Drones are coming to New York City, and that should worry you.
So argues the New York Civil Liberties Union, which in a Dec. 7 statement blasts the forthcoming NYPD deployment of the flying surveillance bots as “a serious threat to privacy.” The 14 police drones, which the New York Times reports had been acquired by city police in June, are ostensibly to be used for tasks like keeping an eye on large crowds or hostage situations. However, critics see the deployment as the start of a very slippery, privacy-eroding slope.
After all, large crowds of people often gather together to lawfully protest something like, say, police brutality. Or, as the NYPD specifically notes as a drone-appropriate example (according to the NYCLU), the Women’s March.
“The NYPD’s drones are outfitted with cameras equipped with sophisticated technology and 4K resolution,” notes the NYCLU. “The mere presence of these police cameras can create a chilling effect on people exercising their rights to free speech, protest, and other lawful activities.”
Notably, the NYPD insists that the policy governing the use of its drones prohibits it from equipping the devices with facial recognition tech. However, as the NYCLU correctly points out, the carved out exception that allows police to use facial recognition tech on drone footage in the poorly defined case of a “public safety concern” is just begging to be abused.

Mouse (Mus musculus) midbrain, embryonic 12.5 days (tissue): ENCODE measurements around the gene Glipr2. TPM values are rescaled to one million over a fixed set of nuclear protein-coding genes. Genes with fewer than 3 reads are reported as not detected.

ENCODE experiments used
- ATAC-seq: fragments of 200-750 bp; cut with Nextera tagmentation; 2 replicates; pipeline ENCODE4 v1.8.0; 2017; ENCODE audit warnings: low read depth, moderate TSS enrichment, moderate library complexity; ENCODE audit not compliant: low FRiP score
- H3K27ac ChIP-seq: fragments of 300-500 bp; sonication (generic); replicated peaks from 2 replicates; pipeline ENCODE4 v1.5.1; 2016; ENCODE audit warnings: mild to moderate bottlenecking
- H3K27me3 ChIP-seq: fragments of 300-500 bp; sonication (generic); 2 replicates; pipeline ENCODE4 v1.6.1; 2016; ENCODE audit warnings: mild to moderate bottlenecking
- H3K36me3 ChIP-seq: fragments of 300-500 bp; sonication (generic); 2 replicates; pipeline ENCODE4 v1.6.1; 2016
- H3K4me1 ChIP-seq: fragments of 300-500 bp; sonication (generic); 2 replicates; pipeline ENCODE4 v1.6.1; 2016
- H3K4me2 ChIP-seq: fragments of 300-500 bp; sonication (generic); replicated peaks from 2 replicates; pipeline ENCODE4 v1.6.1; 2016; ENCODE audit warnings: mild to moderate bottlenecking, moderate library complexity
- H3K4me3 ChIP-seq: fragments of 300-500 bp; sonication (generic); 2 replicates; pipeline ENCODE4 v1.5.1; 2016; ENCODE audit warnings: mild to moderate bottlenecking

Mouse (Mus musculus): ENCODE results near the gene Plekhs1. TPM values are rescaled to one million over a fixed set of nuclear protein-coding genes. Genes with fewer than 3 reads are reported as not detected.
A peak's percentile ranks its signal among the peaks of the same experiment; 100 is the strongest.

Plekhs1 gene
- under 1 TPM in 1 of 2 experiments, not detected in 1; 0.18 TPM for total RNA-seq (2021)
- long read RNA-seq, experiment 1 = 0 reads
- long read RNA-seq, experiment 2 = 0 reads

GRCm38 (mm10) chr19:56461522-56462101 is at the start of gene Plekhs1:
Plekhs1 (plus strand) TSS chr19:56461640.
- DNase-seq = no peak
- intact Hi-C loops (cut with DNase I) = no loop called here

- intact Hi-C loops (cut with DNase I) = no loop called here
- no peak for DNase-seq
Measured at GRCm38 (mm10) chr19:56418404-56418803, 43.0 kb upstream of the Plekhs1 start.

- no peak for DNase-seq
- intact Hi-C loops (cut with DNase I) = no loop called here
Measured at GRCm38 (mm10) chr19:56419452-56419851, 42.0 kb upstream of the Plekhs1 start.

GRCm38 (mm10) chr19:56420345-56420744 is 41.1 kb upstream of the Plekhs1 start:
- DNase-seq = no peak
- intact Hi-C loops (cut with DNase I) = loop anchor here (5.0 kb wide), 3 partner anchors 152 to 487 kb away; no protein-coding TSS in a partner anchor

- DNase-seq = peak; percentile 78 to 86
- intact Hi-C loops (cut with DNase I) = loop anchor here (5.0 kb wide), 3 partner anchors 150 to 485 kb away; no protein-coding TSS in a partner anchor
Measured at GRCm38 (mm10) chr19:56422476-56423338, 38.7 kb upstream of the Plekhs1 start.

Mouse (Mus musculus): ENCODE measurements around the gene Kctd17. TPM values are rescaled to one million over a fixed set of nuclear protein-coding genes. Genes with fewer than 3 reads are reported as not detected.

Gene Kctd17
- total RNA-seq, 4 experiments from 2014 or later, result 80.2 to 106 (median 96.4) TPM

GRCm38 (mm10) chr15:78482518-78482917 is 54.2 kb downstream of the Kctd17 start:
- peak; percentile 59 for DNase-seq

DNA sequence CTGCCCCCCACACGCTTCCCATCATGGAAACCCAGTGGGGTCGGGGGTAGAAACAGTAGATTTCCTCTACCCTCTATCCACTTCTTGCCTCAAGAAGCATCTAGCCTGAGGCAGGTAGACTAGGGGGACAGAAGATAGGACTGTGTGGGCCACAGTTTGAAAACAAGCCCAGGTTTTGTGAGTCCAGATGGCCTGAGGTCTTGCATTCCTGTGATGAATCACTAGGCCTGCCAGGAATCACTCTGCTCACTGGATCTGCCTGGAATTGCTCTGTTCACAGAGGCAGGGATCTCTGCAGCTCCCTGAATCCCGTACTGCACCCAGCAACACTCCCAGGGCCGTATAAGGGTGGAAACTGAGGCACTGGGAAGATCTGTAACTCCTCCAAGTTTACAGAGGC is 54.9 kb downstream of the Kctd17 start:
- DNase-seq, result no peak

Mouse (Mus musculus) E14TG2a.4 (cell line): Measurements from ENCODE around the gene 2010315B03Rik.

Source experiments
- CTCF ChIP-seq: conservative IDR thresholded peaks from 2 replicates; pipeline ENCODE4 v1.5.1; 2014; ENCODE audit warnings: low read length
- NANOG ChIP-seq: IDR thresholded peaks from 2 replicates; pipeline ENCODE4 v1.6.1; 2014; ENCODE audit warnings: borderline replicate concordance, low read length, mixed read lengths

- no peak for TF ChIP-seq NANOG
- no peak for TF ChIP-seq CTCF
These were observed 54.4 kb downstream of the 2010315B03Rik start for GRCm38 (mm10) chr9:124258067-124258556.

“One of our biggest fears is that these devices could be used to spy on protesters legally exercising their constitutional rights,” notes the NYCLU. “The NYPD’s policy does little to quell our concerns.”
And it’s not like the NYPD has an unblemished record when it comes to surveilling those its members swore to protect and serve.
According to the New York Times, the drones are a mix of Mavic Pro quadcopters, M210 RTK quadcopters, and a DJI Inspire quadcopter. And, if the NYCLU is right, you may soon need to get used to these things following you and your fellow citizens around.
“[The] NYPD’s drone policy places no meaningful restrictions on police deployment of drones in New York City,” notes the group, adding “and opens the door to the police department building a permanent archive of drone footage of political activity and intimate private behavior visible only from the sky.”
Buzz buzz. Time to stock up on nice curtains.